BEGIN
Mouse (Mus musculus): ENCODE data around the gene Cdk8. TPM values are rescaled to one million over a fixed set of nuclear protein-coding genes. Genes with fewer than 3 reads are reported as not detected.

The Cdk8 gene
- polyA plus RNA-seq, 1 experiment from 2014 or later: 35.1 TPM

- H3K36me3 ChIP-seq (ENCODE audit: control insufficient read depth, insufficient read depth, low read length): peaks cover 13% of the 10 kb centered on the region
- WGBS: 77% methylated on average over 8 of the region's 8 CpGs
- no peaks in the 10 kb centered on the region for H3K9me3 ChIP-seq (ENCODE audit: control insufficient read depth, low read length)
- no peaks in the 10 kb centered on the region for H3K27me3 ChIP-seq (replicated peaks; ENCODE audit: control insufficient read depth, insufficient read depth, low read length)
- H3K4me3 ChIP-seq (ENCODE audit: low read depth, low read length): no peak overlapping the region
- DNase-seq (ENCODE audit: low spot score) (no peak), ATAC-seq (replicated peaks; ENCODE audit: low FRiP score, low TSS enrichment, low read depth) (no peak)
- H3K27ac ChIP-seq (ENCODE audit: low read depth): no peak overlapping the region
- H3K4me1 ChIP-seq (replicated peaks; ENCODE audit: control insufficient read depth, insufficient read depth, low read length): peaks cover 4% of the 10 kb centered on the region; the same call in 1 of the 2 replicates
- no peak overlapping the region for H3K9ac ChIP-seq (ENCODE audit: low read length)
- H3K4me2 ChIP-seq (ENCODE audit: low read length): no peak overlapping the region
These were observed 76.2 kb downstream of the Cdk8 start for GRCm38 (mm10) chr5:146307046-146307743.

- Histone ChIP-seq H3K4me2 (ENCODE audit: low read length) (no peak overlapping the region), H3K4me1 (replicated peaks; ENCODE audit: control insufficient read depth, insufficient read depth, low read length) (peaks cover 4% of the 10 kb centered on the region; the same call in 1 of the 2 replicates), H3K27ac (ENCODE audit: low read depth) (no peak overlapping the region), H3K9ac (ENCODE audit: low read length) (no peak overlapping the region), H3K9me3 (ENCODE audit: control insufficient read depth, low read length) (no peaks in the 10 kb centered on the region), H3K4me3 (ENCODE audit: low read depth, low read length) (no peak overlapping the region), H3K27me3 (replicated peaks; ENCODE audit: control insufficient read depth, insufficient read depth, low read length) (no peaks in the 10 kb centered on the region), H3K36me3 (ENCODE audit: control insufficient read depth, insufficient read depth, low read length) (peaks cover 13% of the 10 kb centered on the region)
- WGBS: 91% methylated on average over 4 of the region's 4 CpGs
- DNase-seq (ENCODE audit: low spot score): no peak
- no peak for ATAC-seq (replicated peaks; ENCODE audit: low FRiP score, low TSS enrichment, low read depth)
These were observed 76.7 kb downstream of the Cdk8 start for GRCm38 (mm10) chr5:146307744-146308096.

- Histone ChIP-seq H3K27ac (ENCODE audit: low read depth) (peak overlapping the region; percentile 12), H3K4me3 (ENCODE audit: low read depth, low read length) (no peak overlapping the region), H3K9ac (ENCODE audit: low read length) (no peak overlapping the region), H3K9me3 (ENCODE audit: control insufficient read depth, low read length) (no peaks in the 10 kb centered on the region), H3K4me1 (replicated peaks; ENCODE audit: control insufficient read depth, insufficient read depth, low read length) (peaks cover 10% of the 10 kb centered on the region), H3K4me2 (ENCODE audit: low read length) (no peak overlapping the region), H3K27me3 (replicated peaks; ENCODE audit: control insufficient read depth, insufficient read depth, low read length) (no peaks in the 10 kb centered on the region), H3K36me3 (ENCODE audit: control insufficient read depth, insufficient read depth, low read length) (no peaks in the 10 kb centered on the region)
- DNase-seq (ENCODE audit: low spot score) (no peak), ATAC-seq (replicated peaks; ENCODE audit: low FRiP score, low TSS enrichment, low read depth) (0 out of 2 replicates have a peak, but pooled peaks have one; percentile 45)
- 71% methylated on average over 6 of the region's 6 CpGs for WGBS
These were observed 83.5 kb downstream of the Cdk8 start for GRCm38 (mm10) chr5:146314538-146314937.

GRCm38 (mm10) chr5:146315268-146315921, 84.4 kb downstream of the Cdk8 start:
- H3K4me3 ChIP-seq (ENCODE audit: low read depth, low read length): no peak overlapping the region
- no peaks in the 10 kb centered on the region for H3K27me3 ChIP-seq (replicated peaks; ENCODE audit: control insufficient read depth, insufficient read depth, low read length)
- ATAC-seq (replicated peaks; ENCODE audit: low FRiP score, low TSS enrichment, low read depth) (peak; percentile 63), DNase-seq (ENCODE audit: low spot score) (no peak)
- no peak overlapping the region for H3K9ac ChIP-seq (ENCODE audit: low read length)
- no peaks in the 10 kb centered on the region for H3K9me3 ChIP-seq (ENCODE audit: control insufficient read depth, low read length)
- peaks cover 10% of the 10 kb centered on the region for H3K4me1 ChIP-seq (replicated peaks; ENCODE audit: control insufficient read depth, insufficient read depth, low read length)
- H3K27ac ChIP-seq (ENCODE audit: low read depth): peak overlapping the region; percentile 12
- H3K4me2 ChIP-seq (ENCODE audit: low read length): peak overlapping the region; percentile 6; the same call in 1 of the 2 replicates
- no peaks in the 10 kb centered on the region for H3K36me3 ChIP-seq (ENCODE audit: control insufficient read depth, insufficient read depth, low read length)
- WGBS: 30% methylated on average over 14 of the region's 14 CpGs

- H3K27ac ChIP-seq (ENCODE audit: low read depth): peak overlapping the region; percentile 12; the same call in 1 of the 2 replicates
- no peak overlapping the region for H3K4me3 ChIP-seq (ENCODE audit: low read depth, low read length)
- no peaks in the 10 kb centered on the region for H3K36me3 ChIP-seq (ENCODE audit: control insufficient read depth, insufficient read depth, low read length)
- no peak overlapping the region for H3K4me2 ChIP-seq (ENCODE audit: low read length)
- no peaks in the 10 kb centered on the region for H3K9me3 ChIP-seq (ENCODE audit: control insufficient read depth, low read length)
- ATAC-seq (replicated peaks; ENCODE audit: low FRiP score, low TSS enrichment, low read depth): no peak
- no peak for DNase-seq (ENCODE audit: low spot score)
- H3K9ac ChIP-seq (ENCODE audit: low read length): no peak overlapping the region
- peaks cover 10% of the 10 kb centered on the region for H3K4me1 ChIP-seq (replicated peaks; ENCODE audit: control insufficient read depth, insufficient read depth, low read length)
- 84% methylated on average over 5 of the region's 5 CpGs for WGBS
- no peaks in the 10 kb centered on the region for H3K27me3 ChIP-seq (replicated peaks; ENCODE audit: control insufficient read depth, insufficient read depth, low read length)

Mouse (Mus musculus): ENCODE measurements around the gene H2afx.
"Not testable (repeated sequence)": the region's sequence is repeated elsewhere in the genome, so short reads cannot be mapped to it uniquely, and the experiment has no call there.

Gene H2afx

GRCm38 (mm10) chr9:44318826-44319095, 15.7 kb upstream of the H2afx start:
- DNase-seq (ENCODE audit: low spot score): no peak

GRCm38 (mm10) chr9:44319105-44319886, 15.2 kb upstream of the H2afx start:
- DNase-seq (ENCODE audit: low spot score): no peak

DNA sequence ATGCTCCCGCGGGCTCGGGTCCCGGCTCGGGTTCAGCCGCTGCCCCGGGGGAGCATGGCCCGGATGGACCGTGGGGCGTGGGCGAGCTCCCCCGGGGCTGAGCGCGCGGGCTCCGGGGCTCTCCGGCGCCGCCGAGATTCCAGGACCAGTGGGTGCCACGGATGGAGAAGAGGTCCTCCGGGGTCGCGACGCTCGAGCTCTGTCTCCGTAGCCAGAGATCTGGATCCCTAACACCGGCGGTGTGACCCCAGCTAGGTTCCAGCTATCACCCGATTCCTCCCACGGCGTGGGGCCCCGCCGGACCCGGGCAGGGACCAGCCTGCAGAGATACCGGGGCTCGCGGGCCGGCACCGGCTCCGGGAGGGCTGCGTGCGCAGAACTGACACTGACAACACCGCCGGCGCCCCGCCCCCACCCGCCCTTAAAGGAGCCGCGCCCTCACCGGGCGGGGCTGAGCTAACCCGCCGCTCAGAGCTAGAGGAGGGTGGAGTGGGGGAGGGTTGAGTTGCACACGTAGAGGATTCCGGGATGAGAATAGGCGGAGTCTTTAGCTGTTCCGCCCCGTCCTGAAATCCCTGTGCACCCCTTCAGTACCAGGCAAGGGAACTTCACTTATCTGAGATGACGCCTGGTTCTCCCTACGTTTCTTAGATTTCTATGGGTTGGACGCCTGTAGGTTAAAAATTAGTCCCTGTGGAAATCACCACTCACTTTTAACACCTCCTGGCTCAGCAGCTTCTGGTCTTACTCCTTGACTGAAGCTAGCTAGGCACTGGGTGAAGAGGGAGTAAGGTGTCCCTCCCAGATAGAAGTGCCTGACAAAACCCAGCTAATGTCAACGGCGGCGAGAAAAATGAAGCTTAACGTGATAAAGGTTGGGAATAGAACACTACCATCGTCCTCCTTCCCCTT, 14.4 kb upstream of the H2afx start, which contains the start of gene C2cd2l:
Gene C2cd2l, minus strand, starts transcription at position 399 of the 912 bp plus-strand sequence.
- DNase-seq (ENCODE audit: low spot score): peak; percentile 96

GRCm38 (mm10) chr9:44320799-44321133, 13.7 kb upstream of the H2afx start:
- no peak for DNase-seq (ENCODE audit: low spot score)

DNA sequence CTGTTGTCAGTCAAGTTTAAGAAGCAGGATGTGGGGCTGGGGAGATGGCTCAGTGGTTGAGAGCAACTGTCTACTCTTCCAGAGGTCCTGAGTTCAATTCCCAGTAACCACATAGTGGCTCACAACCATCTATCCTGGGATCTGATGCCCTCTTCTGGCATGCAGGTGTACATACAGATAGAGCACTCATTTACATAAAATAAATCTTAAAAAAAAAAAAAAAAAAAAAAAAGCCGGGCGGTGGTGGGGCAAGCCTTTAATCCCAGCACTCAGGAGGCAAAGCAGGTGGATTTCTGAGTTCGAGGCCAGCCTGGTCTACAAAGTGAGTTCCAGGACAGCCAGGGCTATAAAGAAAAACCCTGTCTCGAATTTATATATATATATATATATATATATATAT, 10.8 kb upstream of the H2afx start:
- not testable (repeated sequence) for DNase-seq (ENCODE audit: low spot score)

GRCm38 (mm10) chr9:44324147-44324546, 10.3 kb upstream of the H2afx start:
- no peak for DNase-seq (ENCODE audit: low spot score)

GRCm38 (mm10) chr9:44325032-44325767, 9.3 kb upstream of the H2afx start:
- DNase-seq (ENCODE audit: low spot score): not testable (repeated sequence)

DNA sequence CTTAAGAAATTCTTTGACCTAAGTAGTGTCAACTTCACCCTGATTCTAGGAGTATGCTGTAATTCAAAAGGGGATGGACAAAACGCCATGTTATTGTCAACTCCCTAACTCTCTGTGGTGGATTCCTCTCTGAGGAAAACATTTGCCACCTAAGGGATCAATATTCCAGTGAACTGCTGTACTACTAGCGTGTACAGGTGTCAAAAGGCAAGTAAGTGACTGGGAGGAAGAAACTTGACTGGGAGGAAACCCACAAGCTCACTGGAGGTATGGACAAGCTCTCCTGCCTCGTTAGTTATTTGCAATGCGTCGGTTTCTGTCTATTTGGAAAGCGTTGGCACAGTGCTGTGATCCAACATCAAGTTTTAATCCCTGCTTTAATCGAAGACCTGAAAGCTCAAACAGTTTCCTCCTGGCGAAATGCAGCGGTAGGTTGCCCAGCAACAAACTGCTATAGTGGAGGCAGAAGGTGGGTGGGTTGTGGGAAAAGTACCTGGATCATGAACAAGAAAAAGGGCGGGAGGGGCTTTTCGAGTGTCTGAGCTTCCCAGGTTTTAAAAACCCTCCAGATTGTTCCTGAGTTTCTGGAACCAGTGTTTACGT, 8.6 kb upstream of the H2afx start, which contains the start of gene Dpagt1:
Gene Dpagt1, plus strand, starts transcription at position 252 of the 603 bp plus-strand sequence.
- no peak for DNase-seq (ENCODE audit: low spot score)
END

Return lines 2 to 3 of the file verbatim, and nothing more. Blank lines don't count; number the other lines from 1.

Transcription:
The Cdk8 gene
- polyA plus RNA-seq, 1 experiment from 2014 or later: 35.1 TPM